By classroom drawing I mean the teacher and/or learners drawing quick, simple, not necessarily “good” or realistic doodles to illustrate activities of all kinds, and which are going to help us to convey or explain language or concepts, and which can also be used in activities that will generate lots of use and practice of language.
I repeat: and/or learners — because classroom drawing shouldn't just be about what the teacher does; nothing in a classroom should just be that! You'll see that most of the drawing activities previously proposed here on this blog have in fact been that: things that the learner, not the teacher, draws.
Success with classroom drawing
To succeed with classroom drawing (perhaps we should really call it classroom doodling), we need to be clear about what (a) what is required and (b) what our objectives are.
Required for classroom drawing: practice, which gives confidence, which gives success. Not required, talent
Objectives: #1, explaining and generating language. NOT an objective: realism
Once we have those things clear in our minds, then we're already on the road to success. Once we and/or our learners have pens in our hands and we plug them into our imagination, we have a super-powerful, multi-purpose tool that offers us infinite possibilities in language teaching and learning.
After that, once you’ve set your sights artistically low but linguistically high, the following tips will take you a long way further down the road.
- Get yourself a set of cheap drawing pens with different nibs (I like 0.3, 0.5, 0.7 and something thicker), and use them appropriately (e.g. 0.3 or smaller for eyes, 0.7 for a very dark beard or hair, for example
- If you want to do flashcards, however, visible from the back of the classroom, grab paper from the recycle bin (ideally A3 size) and go for a nice thick board marker
- With each object you draw, know what your best possible starting point is, and build the rest of the drawing up from there
- Build up a repertoire of things you have practised and can confidently reproduce as and when required, including a set of standard “people” in different poses (like stick figures), animals, vehicles, places (beaches, forests, dentists' waiting rooms, dentists’ chairs…). Keep your eye out — everywhere! — for illustrations you can copy and use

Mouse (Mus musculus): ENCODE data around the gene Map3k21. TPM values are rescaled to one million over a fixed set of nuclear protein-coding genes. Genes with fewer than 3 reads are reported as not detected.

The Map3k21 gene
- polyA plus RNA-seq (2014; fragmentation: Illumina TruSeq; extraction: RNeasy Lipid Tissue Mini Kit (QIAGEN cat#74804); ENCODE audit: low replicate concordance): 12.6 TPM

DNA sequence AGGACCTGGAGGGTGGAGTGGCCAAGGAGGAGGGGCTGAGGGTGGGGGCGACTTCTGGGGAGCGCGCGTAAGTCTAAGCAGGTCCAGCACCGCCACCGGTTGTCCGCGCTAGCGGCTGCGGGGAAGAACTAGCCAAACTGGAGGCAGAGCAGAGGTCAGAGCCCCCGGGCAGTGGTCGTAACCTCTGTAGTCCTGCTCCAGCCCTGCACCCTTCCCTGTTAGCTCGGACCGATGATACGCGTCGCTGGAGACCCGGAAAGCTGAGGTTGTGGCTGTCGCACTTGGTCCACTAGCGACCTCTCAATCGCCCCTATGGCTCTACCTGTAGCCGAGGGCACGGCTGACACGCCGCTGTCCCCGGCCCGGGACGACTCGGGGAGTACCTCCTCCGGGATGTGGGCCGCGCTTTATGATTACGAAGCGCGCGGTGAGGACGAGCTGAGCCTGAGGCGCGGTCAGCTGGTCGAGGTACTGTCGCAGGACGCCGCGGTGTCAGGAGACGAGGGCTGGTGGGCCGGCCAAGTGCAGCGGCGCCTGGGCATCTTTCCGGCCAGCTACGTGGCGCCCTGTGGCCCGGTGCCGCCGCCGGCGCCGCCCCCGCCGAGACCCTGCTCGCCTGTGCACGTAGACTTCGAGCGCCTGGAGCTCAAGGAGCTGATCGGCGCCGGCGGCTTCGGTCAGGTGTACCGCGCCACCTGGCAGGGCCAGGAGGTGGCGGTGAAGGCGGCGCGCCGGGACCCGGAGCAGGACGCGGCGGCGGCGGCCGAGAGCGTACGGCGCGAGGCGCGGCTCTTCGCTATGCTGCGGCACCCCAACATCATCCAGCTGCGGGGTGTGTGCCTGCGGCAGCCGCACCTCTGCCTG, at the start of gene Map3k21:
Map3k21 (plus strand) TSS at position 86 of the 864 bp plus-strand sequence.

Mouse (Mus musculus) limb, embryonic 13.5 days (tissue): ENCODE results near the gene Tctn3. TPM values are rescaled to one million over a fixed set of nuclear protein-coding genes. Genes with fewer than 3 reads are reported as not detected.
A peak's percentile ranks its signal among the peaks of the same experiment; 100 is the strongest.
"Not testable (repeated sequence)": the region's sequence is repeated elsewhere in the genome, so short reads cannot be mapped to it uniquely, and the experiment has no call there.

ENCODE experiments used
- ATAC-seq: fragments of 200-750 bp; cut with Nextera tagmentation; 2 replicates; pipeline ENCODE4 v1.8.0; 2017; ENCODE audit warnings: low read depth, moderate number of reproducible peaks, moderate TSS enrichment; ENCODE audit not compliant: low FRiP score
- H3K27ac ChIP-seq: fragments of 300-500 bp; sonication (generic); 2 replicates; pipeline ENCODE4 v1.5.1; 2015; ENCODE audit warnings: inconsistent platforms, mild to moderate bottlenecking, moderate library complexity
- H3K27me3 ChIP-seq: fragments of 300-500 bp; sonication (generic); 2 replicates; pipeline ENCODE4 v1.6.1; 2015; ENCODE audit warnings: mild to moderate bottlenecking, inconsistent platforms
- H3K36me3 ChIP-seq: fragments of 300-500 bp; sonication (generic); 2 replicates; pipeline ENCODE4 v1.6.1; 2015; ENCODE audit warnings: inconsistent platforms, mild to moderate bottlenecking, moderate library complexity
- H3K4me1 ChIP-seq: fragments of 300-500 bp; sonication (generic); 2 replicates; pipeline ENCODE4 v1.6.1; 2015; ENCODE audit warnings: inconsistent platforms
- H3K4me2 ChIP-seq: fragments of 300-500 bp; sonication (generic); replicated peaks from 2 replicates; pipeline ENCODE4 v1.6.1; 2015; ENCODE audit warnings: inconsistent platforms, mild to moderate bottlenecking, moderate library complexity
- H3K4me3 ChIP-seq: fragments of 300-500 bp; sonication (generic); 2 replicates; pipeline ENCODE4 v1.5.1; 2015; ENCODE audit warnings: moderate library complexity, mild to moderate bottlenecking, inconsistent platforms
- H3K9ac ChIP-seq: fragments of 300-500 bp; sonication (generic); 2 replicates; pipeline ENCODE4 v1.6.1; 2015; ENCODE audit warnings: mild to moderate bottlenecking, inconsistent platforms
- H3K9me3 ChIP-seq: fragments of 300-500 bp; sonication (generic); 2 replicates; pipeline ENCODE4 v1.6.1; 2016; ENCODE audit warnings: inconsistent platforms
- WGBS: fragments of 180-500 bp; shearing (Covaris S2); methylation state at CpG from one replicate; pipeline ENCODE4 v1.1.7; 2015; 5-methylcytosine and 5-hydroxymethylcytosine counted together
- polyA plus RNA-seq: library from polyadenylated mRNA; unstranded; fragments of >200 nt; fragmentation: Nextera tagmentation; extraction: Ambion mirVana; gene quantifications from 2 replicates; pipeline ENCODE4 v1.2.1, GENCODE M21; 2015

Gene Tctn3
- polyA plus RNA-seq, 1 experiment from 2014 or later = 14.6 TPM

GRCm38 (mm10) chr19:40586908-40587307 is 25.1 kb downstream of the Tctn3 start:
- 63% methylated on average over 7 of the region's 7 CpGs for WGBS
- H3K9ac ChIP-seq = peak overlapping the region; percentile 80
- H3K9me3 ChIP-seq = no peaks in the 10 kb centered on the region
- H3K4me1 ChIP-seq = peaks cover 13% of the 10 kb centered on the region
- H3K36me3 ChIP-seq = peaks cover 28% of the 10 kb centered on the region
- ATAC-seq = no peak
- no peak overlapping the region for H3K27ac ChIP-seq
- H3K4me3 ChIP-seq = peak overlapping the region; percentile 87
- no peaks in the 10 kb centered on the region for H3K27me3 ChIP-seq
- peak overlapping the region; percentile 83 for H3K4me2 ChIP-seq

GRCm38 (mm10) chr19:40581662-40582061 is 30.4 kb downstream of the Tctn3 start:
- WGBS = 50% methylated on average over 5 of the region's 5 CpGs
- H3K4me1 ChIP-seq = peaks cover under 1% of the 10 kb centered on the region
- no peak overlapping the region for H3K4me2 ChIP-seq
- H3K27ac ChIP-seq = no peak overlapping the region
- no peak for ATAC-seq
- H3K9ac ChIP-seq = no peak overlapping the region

- But never be afraid to have a go at something totally new, even in front of a class, or be scared of messing up or embarrassing yourself (if you never draw a space rocket or submarine, you won’t 😉 !) or of having people laugh at your drawings… People laughed? Hey! You want laughter in a classroom!
- If necessary, go back home and find out (the Internet is a wonderful place — at times!) how you really draw (say) a crocodile, and then practise that
- Adding "clipart" to your search will give you lots of copiable illustrations – eg “clipart dog”; pick the simplest and if necessary, simplify those further
- Keep adding to your repertoire (if you think “The only thing I can draw is an elephant”, or whatever, you need to get yourself some practice doing other stuff!)
- At my Conference session back in February, I gave away some desk-top, page-a-day diaries that our sponsors were kind enough to let me have. A doodle a day, five minutes a day, is a brilliant way to improve your drawing skills
- Putting your work on a blog or Instagram (even if you share it with only a few people) is something that will make a huge difference as it will motivate you to reach higher
Practice is the key. Practice leads to improvement — as these amazing examples on Bored Panda demonstrate.
And it's vital to understand this:
It's not a question of having the ability to draw anything. Rather, it's a question of giving yourself the practice to have the courage to try to draw things that might convey and clarify meaning; convey ideas; add interest, generate language, etc.